Sunday, April 30, 2023

Editing Exercises for the Business Letters Block

I really want to create a collection of grammatical and typographical errors for my Grade 6 students to find and fix as part of their Business Letters main lesson block... not from teacher-made worksheets, but from real life!

I run across them constantly, and have finally decided I am going to start to list them here. If you find one that you think a middle schooler could identify and fix, please share the link, the error, and the correction! This could be a very easy "bell ringer" to start the day.

Find and Fix

Oura Ring

    error: "How's your energy today, are you up for some action?"

    correction: semicolon, not comma (comma splice)

Back to the Roots Garden Toolkit (page 3 of PDF)

    error: "Fungus, however, has a superpower of collecting nutrients from every available area of soil and delivers it to plants."

    correction: delivering, not delivers AND them, not it
    (remove the prepositional phrases from every available area and of soil to see this better)

    error: "Plants in turn give Mycorrizhae sugar, it’s a mutually beneficial exchange!"

    correction: semicolon, not comma (comma splice)

Don't Push the Button! by Bill Cotter

    error: musn't
    correction: mustn't

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Vietnam War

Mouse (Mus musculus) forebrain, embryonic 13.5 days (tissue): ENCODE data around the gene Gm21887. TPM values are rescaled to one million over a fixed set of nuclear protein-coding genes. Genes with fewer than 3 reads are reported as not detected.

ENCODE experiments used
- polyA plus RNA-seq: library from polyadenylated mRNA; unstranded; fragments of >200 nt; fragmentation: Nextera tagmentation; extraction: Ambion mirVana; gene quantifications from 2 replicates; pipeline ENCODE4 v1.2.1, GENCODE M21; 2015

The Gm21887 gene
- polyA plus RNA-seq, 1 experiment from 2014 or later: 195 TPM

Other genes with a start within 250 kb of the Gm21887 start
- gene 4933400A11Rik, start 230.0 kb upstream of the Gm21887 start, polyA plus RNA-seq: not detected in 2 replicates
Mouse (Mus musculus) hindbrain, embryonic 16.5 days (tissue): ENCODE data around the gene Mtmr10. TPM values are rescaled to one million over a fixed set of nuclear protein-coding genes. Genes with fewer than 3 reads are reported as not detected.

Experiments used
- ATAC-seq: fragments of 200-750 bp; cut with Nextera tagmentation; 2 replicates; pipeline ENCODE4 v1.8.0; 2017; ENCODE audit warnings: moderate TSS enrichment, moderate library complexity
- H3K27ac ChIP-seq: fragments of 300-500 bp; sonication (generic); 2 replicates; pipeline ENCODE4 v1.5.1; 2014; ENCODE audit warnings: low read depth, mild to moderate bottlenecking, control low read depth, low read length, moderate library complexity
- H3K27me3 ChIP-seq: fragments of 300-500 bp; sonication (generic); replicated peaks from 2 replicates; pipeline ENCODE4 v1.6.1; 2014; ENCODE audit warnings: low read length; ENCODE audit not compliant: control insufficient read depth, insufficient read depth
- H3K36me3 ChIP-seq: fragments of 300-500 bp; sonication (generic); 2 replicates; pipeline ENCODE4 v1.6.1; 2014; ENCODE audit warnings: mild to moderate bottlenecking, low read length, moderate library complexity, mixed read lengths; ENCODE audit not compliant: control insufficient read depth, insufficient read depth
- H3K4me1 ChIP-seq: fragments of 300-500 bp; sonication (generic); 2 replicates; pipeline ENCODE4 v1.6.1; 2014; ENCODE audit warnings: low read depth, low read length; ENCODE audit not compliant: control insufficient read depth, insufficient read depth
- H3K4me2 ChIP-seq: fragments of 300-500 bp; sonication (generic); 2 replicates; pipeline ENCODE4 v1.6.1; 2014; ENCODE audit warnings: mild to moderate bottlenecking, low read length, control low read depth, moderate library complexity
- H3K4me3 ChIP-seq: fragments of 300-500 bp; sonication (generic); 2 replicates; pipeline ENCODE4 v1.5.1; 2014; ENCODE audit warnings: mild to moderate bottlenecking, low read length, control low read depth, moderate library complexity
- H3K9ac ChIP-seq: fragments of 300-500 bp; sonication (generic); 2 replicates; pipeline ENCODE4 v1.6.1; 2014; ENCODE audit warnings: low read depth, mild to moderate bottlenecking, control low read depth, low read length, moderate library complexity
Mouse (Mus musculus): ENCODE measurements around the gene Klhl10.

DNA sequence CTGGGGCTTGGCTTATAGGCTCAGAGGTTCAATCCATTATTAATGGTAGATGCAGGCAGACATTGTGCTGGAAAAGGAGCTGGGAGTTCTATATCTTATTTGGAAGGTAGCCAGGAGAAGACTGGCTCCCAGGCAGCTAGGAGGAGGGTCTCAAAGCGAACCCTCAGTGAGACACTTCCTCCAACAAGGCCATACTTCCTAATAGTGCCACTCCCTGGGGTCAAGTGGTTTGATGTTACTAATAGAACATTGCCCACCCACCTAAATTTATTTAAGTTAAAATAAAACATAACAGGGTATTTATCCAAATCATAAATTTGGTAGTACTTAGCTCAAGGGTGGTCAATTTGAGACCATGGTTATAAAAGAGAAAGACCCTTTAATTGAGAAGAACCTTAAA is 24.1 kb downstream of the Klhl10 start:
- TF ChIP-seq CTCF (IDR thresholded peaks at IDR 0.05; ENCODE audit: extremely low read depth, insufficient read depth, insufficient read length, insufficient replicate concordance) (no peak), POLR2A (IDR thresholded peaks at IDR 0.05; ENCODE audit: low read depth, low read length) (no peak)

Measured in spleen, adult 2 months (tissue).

Another 8th grade topic in Waldorf schools is U.S. History. Here are the book titles that I like best for a discussion of the Vietnam War (1955 - 1975).

If you have others to recommend, please share!

A Wall of Names: The Story of the Vietnam Veterans Memorial
by Judy Donnelly
even though this book is labeled as a Step 4 early reader,
we found it perfect for an overview of the war

The Coconut Monk

by Thich Nhat Hanh

10,000 Days of Thunder: A History of the Vietnam War

by Philip Caputo

Inside Out and Back Again

by Thanhhà Lai

of course, I also always think of Forrest Gump (PG-13)

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Platonic Solids: A Main Lesson Block for Class 8

Eighth graders (age 14) in Waldorf schools often have a Geometry block on the Platonic Solids. Here are some resources I highly recommend. As always, let me know if you have taught this block and have other ideas to share!

Mathematics in Nature, Space and Time

by John Blackwood
chapter 3: Platonic Solids
pages 111-162

Drawing Geometric Solids:
How to Draw Polyhedra from Platonic Solids to Star-Shaped Stellated Dodecahedrons

Making Geometry: Exploring Three-Dimensional Forms

by Jon Allen